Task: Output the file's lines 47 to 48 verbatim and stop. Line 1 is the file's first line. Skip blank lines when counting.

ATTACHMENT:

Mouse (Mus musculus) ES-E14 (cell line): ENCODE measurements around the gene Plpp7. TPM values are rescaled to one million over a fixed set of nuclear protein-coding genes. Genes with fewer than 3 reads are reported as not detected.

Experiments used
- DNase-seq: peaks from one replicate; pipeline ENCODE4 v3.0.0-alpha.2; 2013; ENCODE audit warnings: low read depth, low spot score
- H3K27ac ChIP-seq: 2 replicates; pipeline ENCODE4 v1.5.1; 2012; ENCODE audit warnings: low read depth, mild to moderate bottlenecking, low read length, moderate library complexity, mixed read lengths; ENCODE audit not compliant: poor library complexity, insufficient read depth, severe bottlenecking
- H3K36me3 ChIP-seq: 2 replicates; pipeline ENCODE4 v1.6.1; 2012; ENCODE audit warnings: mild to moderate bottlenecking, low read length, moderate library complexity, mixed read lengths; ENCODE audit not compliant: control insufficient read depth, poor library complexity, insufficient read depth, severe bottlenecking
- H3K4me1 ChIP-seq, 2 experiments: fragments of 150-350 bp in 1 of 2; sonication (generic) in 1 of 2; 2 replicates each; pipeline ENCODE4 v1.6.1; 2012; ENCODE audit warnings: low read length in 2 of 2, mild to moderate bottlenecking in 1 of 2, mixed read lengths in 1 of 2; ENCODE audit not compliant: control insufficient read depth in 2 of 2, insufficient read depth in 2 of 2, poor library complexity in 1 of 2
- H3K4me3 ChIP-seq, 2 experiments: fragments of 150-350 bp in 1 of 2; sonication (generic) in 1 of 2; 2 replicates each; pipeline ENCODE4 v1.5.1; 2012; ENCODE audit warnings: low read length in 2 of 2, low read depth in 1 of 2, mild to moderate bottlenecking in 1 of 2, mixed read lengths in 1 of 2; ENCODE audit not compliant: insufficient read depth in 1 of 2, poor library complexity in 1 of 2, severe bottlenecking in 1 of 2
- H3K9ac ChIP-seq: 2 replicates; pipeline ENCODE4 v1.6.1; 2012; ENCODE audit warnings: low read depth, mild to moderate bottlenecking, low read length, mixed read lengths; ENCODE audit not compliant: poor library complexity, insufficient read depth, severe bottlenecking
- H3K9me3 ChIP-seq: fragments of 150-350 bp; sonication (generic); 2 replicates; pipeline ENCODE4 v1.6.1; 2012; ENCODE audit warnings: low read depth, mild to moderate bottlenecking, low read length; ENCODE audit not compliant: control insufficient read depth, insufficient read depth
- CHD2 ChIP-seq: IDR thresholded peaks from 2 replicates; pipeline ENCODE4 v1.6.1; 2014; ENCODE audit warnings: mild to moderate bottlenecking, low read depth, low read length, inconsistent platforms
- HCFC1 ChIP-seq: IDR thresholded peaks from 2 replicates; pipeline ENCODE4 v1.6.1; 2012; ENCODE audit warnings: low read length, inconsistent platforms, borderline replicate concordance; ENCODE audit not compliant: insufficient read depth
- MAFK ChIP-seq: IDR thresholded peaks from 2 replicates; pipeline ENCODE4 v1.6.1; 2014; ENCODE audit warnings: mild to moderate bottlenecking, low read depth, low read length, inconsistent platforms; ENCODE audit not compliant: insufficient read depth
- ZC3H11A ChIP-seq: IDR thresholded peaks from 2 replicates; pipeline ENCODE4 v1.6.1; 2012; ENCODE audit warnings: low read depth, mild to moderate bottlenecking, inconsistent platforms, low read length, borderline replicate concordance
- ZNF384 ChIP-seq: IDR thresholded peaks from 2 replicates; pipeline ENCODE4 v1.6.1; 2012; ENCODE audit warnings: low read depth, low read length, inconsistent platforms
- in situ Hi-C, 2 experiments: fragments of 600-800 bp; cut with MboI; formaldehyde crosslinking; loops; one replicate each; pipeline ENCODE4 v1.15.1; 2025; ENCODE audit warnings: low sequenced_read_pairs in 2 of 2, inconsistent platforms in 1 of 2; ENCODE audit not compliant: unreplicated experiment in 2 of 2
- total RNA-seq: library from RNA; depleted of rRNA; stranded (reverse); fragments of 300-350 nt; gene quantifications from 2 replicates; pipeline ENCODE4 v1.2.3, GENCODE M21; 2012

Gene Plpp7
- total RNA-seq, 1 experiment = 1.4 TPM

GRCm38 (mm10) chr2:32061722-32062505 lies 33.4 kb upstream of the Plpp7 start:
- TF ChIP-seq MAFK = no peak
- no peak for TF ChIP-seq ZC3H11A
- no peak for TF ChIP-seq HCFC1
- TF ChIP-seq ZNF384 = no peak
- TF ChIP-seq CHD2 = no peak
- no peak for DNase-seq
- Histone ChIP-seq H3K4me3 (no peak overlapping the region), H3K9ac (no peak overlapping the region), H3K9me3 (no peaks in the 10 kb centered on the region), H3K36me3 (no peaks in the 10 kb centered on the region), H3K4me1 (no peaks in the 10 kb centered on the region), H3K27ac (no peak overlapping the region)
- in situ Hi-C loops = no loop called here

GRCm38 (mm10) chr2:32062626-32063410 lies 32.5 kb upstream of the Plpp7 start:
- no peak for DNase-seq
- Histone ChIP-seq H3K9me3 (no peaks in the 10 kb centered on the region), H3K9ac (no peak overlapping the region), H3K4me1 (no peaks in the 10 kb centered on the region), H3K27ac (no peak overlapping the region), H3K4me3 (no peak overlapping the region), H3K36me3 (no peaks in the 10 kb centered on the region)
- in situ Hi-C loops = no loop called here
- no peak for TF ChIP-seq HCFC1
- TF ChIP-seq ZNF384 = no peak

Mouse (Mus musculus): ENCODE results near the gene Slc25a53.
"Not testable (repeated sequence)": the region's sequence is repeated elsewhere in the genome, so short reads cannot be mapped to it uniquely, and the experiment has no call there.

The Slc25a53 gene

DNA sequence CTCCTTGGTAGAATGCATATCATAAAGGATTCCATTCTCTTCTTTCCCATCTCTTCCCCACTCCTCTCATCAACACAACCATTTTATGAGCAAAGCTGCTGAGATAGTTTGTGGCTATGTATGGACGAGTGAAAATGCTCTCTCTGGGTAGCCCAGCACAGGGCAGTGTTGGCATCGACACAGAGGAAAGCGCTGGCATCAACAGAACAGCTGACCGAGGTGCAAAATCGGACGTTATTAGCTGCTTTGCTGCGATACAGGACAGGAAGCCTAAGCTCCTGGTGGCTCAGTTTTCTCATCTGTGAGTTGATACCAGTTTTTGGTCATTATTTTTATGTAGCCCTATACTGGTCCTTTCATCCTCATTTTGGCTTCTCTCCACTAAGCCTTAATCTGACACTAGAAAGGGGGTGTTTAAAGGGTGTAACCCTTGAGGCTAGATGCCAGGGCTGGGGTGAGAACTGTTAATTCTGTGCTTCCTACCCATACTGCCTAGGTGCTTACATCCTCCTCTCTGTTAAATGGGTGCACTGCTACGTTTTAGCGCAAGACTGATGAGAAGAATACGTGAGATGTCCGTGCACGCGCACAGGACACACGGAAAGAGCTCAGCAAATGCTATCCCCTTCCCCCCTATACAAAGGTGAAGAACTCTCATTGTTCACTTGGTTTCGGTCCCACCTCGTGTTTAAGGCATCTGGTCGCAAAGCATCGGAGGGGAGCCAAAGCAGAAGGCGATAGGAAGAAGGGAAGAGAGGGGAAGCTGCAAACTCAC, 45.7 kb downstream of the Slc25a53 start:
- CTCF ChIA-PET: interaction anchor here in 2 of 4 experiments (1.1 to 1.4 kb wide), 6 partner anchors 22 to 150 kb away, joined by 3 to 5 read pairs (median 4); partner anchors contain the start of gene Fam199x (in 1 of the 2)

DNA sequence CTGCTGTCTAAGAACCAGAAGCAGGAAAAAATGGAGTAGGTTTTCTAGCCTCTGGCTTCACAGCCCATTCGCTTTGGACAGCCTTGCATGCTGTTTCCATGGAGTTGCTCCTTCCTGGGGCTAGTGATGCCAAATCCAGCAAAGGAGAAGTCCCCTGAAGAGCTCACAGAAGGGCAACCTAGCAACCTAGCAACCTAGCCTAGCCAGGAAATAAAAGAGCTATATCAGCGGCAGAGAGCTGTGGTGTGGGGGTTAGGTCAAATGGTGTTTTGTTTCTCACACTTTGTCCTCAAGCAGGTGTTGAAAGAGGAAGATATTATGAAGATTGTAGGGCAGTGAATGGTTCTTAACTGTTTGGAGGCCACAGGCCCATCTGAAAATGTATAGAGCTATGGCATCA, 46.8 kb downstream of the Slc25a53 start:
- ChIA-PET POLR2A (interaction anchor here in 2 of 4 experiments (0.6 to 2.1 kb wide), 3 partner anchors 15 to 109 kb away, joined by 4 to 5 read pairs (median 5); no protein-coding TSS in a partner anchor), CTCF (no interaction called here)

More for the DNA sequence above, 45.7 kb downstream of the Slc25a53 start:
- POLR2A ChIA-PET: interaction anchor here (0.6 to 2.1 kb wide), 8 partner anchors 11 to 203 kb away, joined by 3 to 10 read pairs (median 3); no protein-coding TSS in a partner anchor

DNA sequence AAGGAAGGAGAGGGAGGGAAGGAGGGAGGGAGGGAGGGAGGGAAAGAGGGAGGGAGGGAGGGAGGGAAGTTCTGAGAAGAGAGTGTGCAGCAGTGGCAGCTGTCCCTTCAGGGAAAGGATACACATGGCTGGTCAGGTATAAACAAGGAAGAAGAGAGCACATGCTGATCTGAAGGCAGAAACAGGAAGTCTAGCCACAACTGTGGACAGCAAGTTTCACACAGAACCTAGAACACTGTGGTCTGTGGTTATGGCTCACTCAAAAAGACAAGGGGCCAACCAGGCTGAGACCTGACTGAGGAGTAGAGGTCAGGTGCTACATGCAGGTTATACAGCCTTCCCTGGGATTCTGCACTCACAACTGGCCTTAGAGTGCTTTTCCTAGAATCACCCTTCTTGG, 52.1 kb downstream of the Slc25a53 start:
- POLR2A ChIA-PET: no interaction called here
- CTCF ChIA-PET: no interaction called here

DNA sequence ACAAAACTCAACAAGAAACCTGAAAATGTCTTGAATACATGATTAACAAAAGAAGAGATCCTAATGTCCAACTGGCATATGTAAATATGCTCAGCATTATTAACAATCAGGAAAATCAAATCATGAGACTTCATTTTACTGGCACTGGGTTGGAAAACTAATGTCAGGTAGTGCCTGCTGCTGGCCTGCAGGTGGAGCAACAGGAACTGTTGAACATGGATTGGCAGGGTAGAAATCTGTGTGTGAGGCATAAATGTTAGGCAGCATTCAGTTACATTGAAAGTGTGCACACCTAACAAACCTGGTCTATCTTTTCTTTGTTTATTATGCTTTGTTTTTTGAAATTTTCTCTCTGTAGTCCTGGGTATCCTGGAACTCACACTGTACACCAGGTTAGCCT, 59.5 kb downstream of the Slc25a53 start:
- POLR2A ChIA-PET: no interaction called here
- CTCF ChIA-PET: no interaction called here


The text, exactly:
- POLR2A ChIA-PET: no interaction called here
- CTCF ChIA-PET: no interaction called here